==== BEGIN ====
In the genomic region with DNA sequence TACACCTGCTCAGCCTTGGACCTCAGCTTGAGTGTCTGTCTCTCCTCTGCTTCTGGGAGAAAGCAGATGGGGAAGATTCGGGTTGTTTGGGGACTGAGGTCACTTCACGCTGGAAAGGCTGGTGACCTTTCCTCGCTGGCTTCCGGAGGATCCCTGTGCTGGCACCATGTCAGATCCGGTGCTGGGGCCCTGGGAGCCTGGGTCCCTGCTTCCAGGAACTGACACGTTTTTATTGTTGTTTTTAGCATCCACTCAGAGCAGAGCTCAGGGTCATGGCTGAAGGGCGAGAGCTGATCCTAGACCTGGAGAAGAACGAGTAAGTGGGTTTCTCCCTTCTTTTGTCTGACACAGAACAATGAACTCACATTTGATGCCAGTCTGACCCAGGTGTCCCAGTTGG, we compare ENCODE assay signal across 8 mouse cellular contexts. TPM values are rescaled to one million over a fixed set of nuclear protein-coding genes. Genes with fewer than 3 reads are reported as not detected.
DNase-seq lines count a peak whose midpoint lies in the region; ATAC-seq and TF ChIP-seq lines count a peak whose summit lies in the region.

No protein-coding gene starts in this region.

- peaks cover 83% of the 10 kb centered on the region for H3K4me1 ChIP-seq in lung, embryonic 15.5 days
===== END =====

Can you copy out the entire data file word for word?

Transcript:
In the genomic region with DNA sequence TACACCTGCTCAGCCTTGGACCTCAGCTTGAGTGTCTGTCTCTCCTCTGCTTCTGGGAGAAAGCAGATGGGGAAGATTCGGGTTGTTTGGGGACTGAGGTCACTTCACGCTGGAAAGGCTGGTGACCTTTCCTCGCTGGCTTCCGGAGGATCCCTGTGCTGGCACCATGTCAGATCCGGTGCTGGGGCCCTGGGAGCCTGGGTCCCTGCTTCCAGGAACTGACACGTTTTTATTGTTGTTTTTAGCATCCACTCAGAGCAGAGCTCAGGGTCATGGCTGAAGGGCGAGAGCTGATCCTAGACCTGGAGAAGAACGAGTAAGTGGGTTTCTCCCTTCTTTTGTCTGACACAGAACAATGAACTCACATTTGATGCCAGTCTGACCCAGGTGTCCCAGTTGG, we compare ENCODE assay signal across 8 mouse cellular contexts. TPM values are rescaled to one million over a fixed set of nuclear protein-coding genes. Genes with fewer than 3 reads are reported as not detected.
DNase-seq lines count a peak whose midpoint lies in the region; ATAC-seq and TF ChIP-seq lines count a peak whose summit lies in the region.

No protein-coding gene starts in this region.

- peaks cover 83% of the 10 kb centered on the region for H3K4me1 ChIP-seq in lung, embryonic 15.5 days